Wednesday, February 25, 2009

Anti-Gay Loudmouth Shuts Down Utah Senate

We talked the other day about this Buttars guy, what a piece of work. Out there in Utah his Republican colleagues don't really disagree with him, they just feel a little funny about a guy saying the things he says so, you know, openly. They shut down the state Senate so they could go away and talk about it. This is the strangest thing.
SALT LAKE CITY - The Utah Senate stopped working for about two hours Monday as Republicans privately met to discuss a lawmaker's recent comments that gay people don't have morals and that gay activists are among America's greatest threats.

Not a single bill was debated on the Senate floor Monday morning, increasing the backlog of bills that may never become law simply because lawmakers will run out of time to approve them before the 45-day session ends.

Republican Sen. Chris Buttars of West Jordan told a documentary filmmaker that gay people don't have any morals and he compared gay activists to radical Muslims, saying they're one of America's greatest threats. Anti-gay remarks raise ruckus in Utah Senate

Thinking about it, I can't see any similarities at all between gay people and radical Muslims. It seems to me that radical Muslims cut gay people's heads off, don't they? Radical Muslims crash airplanes into tall buildings, I can't even remember a gay person crashing a party. Okay, I'm being silly, but really ... this guy sounds like he should be in a mental hospital, not a state Capitol building.

Do you ever have that feeling like you might have just fallen here from a distant planet, and the aliens native inhabitants have strange and bizarre ways that you just can't quite get a grip on? Okay, well maybe that's just me, sorry. How about the other way around? -- Do you ever feel like some kind of weird aliens have landed on earth and live among us, with strange and bizarre ways that you just can't quite get a grip on? Let me put it this way: can you imagine being one of these Utah Republicans? Me neither.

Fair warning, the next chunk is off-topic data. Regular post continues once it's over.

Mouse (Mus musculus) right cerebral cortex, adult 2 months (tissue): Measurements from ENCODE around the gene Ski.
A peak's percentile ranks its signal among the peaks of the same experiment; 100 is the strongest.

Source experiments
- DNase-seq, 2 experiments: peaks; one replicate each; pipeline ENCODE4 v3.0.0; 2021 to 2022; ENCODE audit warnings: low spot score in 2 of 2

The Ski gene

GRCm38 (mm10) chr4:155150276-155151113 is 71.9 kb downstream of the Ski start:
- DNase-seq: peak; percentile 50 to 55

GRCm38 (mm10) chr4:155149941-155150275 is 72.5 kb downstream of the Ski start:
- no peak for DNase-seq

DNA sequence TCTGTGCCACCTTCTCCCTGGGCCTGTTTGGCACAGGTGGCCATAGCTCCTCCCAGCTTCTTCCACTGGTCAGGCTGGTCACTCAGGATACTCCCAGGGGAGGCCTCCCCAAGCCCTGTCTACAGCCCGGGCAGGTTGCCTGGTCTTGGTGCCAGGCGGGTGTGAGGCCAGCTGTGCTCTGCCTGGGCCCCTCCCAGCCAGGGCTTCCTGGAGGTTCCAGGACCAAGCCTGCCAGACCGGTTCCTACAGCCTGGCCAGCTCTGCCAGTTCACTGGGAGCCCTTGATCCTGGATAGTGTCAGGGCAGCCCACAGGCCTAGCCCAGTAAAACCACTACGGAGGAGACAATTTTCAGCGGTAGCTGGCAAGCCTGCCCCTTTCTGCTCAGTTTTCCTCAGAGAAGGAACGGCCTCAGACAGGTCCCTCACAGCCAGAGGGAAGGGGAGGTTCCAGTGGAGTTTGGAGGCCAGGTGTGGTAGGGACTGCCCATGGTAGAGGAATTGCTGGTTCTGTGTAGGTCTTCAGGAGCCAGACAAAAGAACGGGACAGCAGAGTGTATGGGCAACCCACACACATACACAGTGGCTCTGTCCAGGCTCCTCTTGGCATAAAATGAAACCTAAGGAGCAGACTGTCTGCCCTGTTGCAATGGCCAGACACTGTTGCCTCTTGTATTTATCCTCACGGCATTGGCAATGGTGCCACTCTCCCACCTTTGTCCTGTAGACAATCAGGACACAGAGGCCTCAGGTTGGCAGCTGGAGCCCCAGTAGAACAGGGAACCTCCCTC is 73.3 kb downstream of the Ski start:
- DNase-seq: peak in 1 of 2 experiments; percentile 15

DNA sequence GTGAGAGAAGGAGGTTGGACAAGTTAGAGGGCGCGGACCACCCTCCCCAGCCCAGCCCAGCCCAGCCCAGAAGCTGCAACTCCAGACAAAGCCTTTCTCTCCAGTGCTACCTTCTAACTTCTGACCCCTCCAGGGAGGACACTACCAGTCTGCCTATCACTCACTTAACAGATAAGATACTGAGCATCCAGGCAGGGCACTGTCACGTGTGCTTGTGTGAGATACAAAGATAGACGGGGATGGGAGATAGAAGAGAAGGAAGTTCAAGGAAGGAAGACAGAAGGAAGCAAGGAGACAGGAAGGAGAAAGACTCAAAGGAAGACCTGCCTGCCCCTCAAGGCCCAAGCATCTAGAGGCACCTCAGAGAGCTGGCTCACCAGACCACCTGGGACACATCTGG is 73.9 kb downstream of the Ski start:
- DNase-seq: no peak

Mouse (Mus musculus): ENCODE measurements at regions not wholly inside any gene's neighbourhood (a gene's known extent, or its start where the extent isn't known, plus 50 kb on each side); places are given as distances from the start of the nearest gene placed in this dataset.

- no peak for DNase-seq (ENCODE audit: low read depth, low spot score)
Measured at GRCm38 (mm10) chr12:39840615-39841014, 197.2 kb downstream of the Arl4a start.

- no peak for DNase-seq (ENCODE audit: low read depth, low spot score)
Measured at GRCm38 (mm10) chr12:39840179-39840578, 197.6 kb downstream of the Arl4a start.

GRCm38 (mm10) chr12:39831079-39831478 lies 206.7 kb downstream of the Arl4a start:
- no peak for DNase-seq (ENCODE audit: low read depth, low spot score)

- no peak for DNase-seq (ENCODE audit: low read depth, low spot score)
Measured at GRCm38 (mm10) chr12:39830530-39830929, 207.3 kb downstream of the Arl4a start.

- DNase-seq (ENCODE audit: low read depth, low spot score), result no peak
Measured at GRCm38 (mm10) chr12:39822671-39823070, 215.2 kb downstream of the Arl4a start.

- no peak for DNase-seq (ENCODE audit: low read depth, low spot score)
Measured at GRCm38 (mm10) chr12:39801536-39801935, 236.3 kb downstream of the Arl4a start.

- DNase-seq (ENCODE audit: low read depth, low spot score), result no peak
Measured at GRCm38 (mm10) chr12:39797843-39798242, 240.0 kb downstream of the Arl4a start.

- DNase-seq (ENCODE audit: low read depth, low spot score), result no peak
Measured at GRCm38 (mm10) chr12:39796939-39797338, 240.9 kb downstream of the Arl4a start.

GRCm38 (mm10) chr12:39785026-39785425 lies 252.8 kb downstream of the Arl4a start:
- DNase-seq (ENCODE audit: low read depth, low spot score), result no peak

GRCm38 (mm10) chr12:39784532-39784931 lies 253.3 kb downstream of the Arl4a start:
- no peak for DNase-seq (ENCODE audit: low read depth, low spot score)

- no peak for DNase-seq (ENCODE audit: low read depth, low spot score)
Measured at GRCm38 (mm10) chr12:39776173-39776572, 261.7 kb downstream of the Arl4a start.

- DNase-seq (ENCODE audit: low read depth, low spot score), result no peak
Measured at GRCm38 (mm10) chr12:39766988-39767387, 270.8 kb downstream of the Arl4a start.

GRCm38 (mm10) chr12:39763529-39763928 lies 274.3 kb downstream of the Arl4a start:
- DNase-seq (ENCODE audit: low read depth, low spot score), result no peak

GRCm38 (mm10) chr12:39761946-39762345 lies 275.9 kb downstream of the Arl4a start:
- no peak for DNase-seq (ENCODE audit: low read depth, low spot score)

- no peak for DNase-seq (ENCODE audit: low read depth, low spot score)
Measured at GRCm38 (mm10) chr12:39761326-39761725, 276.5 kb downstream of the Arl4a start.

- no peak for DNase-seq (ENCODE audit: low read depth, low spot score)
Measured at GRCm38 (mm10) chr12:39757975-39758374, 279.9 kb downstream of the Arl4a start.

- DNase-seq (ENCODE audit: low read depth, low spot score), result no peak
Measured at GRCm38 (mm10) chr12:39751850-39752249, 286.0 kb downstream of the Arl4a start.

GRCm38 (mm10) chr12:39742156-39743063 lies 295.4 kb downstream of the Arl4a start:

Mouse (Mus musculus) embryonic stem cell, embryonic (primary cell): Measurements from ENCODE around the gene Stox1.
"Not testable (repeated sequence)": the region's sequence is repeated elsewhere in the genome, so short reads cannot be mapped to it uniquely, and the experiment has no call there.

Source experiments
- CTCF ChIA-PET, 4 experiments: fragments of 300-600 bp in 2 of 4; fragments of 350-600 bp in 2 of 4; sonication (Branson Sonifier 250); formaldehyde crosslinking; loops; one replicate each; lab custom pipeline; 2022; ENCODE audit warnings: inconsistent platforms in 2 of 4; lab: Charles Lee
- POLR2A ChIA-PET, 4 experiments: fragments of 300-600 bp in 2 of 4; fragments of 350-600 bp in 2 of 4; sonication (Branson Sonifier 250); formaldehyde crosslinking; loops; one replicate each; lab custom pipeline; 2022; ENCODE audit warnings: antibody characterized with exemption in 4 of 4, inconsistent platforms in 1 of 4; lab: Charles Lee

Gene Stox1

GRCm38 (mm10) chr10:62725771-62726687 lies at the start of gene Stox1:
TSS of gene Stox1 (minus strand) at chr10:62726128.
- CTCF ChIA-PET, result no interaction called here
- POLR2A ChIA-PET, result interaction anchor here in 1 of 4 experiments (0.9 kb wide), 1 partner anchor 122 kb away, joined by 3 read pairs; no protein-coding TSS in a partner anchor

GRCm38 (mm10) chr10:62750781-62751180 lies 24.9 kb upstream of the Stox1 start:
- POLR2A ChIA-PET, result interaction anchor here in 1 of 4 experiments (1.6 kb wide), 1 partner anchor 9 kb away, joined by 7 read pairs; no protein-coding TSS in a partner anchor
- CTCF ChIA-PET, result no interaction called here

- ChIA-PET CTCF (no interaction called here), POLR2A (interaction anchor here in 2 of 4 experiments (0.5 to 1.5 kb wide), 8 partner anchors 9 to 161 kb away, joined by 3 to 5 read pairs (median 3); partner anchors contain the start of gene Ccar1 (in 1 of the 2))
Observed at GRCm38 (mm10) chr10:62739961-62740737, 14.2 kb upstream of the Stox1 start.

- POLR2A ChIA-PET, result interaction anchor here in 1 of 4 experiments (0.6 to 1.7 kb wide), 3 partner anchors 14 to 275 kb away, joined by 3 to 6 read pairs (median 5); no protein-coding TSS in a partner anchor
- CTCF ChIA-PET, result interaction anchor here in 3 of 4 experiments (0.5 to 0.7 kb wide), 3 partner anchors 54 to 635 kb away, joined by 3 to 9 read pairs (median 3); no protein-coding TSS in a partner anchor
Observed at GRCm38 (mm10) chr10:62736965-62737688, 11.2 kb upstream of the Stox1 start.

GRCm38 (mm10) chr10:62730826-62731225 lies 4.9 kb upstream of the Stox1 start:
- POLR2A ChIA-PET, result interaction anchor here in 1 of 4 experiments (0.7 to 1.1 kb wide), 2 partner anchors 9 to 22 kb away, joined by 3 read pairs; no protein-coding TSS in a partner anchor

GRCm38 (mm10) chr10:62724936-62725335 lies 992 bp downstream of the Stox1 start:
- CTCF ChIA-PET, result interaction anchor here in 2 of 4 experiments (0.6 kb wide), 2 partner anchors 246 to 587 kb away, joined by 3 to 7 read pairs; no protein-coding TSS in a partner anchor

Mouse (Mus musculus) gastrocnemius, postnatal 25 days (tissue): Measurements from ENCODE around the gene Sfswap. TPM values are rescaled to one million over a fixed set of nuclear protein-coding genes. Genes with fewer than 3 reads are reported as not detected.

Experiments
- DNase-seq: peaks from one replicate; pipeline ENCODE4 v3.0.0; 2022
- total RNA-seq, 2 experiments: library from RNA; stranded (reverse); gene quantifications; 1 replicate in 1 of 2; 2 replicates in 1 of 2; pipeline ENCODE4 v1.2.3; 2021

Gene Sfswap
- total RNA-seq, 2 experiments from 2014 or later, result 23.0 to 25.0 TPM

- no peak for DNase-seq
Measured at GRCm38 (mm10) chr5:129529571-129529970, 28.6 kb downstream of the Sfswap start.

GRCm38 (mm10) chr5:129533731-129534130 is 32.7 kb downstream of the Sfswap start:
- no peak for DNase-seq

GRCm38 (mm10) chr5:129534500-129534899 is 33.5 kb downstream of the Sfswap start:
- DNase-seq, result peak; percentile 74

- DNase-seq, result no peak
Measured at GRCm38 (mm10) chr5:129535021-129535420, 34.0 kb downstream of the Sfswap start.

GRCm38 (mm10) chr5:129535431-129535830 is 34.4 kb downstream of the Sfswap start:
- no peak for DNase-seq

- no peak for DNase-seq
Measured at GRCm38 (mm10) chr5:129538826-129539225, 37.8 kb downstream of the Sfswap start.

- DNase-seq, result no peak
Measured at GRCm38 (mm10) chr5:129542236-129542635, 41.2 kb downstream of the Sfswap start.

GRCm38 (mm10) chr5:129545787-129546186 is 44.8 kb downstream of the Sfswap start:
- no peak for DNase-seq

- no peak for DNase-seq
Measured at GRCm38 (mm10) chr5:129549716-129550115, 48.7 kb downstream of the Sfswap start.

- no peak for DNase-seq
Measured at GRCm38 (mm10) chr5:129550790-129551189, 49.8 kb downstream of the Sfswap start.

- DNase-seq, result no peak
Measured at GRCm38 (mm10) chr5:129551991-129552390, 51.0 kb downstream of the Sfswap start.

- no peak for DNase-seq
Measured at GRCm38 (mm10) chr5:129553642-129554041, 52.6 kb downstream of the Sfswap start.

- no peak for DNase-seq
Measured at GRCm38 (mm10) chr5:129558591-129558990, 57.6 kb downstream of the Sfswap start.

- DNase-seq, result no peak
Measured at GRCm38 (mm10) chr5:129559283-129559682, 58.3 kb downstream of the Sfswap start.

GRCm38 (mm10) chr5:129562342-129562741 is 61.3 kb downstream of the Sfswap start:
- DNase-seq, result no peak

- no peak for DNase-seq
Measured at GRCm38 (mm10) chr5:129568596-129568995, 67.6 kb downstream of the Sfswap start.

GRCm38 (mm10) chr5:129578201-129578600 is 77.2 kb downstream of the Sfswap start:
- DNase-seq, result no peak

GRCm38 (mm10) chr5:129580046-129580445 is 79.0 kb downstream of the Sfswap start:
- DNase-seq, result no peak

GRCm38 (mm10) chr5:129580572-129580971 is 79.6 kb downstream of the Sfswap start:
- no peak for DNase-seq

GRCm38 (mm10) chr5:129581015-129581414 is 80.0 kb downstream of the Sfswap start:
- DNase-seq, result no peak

Last week, Senate President Michael Waddoups removed Buttars from a judiciary committee he chaired. Buttars frequently took pride in using the chairmanship to kill gay rights legislation.

Waddoups said he wanted to remove a distraction and wasn't trying to punish Buttars for the comments. Waddoups also said that his colleagues agree with many of Buttars' statements, but has refused to say which statements.

That is beautiful, isn't it? They will go on record as saying they don't agree with some of his statements, but won't say which ones. Like, privately they will admit that when Buttars said it was a beautiful day they thought it was too cloudy -- that's what they meant. That stuff about gay people, what'd be wrong with that?
Sen. Greg Bell said Monday he disagrees with at least one of Buttars' comments.

"I think I could say that, to a person, everyone in our caucus supports traditional marriage. Many of us, however, feel that the tenor, the examples, some of the phrasing that Sen. Buttars used in his controversial comments, were intolerant and immoderate," Bell said. "I don't believe that all gays have no morals whatsoever."

Buttars' comments and his removal from the judiciary committee have created a rift in the Senate Republican caucus, prompting the private meeting. Senate leaders said Buttars wouldn't face any more sanctions and that no position was taken on the issue during their meeting.

"It was a venting process, in my judgment, and that's why it took the time that it took," said Sen. Pete Knudson. "I think that's a healthy part of this whole situation, is that no one is being told what to think, no one is being told how to think, but they had their opportunity to express and I think that was very, very good for our caucus."

Buttars' comments first aired last week on the Salt Lake City ABC affiliate KTVX and a copyrighted audio clip is posted on its Web site. The documentary filmmaker he spoke to, Reed Cowan, formerly worked at KTVX and is now a reporter at WSVN in Miami.

Last night I watched the President's speech, and now I can't help seeing these Republicans in relation to that. The biggest criticism of the President last night was that he was "too ambitious." He sees some problems that he thinks we need to do something to solve. The economy, education, health care, wars, torture ... there are real problems in the world, and they require clear thinking and hard work.

In comparison, listen to this: "I don't believe that all gays have no morals whatsoever." Man, these Utah Republicans are going out on a limb!